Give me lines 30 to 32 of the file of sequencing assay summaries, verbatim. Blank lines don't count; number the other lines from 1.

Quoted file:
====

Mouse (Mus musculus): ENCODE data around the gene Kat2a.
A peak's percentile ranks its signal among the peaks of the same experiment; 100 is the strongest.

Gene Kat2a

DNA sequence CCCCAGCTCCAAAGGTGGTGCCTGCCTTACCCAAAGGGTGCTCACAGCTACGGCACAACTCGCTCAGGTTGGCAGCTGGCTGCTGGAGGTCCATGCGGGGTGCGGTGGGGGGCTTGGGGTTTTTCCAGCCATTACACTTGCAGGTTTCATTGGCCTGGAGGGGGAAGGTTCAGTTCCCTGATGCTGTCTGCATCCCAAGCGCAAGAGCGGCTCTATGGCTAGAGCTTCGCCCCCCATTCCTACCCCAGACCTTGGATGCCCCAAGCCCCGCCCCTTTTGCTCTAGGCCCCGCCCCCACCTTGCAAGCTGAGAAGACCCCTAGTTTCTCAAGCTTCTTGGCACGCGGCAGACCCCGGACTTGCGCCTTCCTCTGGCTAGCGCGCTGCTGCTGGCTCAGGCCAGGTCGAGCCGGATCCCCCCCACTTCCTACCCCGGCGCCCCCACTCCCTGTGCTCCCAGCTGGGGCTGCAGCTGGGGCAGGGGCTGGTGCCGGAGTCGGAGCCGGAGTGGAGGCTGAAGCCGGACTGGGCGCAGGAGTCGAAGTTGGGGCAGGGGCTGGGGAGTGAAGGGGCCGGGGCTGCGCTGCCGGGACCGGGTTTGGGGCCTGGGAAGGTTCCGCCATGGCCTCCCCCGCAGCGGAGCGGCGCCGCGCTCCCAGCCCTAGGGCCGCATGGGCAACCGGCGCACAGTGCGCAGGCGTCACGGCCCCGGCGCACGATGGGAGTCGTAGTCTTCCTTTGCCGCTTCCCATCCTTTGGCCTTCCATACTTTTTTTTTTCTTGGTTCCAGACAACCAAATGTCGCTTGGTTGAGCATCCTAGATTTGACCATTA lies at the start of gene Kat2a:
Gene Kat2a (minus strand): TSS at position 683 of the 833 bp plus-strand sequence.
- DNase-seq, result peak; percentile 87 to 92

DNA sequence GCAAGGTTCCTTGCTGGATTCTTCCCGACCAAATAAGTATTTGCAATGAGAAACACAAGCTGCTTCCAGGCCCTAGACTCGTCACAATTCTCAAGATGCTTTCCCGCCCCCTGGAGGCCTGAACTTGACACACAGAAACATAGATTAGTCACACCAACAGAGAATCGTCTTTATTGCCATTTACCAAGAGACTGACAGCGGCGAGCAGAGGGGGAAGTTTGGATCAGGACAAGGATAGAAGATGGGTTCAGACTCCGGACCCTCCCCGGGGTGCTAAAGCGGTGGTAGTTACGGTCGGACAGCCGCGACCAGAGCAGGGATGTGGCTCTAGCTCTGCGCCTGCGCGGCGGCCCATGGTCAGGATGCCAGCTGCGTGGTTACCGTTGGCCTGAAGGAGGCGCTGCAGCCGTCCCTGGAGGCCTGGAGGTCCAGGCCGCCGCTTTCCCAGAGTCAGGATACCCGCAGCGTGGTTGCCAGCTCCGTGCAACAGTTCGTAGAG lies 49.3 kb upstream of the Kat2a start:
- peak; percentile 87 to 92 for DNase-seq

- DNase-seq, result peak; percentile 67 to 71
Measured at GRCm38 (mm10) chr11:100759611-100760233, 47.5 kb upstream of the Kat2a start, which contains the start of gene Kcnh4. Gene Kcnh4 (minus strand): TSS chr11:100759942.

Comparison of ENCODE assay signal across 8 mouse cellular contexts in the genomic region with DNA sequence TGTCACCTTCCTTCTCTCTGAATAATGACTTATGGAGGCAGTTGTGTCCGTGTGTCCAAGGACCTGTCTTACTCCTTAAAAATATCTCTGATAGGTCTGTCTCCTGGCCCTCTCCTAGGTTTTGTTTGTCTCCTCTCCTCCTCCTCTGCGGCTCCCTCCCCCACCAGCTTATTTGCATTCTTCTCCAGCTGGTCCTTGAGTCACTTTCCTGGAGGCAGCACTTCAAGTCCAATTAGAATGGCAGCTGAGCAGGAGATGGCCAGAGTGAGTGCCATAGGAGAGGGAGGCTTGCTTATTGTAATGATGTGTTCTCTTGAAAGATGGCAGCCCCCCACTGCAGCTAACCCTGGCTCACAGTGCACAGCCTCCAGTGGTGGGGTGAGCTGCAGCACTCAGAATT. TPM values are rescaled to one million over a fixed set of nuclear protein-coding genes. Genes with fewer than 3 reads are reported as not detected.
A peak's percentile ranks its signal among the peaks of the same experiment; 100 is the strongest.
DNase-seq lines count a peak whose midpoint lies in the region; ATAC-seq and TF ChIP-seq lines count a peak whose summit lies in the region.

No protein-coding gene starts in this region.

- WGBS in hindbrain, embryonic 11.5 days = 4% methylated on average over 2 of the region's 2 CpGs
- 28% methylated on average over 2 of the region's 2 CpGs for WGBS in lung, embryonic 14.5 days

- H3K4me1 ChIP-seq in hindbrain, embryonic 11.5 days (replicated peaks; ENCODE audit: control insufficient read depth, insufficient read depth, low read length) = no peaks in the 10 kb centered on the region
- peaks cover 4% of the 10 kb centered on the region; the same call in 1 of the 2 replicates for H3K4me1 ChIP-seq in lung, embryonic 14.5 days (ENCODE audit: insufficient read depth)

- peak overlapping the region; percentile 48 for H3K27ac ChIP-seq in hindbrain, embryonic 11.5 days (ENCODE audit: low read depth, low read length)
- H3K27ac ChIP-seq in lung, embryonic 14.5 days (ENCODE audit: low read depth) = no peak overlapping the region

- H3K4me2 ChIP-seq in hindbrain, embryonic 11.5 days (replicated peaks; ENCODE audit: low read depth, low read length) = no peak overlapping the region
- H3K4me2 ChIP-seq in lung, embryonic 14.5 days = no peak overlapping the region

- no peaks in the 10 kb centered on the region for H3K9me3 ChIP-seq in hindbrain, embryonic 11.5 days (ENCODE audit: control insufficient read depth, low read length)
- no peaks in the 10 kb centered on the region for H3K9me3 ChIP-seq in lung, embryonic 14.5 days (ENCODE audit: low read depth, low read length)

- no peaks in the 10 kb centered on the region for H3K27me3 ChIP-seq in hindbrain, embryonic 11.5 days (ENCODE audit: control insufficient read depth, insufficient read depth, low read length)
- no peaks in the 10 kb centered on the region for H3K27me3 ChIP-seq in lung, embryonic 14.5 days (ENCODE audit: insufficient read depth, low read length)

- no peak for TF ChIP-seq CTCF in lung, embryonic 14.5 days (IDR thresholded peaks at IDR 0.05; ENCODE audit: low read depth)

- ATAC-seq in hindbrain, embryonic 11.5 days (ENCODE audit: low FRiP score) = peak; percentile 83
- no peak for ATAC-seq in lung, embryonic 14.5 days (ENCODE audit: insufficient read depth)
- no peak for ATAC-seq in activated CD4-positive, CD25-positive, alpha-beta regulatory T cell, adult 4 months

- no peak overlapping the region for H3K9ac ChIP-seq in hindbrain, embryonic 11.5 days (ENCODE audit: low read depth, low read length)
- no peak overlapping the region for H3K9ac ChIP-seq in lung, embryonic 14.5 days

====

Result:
- no peak for ATAC-seq in activated CD4-positive, CD25-positive, alpha-beta regulatory T cell, adult 4 months

- no peak overlapping the region for H3K9ac ChIP-seq in hindbrain, embryonic 11.5 days (ENCODE audit: low read depth, low read length)
- no peak overlapping the region for H3K9ac ChIP-seq in lung, embryonic 14.5 days